# How to beat Roger Federer at Wimbledon

This Riddler problem is about the game of tennis!

Your wish has been granted, and you get to play tennis against Roger Federer in his prime in the Wimbledon final. You have only a 1 percent chance to win each point, but Roger, sporting gentleman that he is, offers to let you name any score and begin the match at that point. (So, if you’ve entertained a fantasy of storming back after being down three match points in the fifth set, now’s the time to live it.) What score can you name that gives you the best chance to win, and what is your chance of winning the title?

A rough (and approximate) solution:
[Show Solution]

A more detailed (and exact) solution:
[Show Solution]

## 6 thoughts on “How to beat Roger Federer at Wimbledon”

1. AK says:

Great explanation Laurent! I had come to the conclusion that being up 2 sets and 6 points on the tie break is the most advantageous position to be in as well (but didn’t do any of the messy math). One of the things I was wondering about was whether or not being up 2-0 or 3-1 would be a preferable situation. I know the odds of winning unless if you don’t win the pre-arranged 6 match-point tie-break are infinitesimally small, but is there a difference between to two cases? I would imagine that a smaller number of remaining points favors the weaker player but I also might be completely wrong in that regard. Would love to hear if you come up with anything!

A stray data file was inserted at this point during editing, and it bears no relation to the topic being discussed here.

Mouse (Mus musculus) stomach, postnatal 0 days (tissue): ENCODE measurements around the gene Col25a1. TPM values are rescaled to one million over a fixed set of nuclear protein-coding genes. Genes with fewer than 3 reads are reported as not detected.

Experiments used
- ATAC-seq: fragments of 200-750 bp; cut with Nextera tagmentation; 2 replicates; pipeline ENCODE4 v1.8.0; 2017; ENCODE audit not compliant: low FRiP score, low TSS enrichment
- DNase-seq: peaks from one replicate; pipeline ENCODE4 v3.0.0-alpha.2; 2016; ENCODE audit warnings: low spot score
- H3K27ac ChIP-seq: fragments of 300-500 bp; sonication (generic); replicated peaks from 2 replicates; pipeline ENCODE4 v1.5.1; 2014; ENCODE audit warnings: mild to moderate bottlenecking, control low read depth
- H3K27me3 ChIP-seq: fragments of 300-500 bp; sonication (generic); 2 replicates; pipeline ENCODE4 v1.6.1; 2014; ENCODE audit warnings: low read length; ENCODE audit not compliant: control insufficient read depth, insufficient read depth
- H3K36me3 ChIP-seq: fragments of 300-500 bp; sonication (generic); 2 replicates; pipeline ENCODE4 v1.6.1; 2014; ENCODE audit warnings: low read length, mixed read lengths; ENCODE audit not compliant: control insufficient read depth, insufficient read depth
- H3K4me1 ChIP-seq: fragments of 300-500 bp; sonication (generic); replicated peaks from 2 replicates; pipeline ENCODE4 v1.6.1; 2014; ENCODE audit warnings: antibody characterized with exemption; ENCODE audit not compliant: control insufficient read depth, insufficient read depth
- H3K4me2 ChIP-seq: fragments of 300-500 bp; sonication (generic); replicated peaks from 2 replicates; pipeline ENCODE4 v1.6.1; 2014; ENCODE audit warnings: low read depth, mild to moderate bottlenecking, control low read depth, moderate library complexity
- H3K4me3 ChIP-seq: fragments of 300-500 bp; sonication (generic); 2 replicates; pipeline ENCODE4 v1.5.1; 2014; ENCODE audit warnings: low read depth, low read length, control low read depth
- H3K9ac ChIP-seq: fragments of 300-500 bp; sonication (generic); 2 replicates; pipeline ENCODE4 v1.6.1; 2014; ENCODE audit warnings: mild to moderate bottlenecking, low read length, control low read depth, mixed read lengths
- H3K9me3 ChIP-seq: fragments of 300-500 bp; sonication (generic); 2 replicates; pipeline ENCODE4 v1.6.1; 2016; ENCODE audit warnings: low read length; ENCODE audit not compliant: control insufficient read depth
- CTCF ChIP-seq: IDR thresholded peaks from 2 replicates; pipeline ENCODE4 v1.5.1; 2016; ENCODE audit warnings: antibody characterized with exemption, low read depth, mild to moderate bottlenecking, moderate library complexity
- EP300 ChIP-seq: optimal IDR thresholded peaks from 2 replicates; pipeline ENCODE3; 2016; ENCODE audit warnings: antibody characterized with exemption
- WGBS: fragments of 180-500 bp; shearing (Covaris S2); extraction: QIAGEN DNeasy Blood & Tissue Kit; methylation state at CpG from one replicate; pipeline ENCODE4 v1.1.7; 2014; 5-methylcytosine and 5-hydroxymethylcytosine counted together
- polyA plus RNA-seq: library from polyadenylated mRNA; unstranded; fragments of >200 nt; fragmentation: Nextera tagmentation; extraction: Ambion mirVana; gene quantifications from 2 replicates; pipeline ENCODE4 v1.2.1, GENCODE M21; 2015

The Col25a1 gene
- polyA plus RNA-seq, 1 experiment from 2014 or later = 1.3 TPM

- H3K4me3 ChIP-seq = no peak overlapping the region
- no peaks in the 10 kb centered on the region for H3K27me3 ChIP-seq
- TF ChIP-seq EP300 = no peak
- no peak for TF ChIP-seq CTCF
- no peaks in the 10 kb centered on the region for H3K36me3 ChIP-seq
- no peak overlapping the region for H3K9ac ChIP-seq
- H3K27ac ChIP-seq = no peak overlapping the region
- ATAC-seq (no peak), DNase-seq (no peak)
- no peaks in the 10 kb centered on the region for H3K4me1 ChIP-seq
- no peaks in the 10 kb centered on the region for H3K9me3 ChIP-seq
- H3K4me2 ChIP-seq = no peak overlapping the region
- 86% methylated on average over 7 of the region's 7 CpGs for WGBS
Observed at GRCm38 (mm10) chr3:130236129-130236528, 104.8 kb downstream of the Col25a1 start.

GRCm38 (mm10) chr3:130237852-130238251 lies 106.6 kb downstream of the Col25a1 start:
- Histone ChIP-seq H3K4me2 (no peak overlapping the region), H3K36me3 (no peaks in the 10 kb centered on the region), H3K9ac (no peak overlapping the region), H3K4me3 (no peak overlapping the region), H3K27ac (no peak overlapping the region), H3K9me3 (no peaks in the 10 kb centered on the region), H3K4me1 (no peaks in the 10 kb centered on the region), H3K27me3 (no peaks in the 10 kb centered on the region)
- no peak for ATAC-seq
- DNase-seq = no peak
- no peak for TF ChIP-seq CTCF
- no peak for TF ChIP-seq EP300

1. I don’t think you can be up 3 sets to 1, because in that case the match would already be over. The match ends once a player wins three sets.

2. Andrew Dale says:

Laurent

Sorry it’s been a while since I did my stats course so can you explain why my answer of using the binomial distribution (6C1 0.01^1 (1-0.01)^5 ) is wrong?

Thanks

1. The quantity you wrote down is the probability of winning one point and losing the other five. The reason this isn’t quite right is that you don’t always play six points. It’s match point, so if you win a point at all the game ends and you don’t play any more points.

The probability you’ll win the first point is just $0.01$. The probability you’ll win the second point is $(1-0.01)(0.01)$. The probability you’ll win the third point is $(1-0.01)^2(0.01)$. And so on. If you sum these up (geometric series), you get $1-(1-0.01)^6$, which makes sense because $(1-0.01)^6$ is the probability that you lose every point. One minus this is the probability that you don’t.

1. Andrew Dale says:

That makes sense.

Thanks for the explanation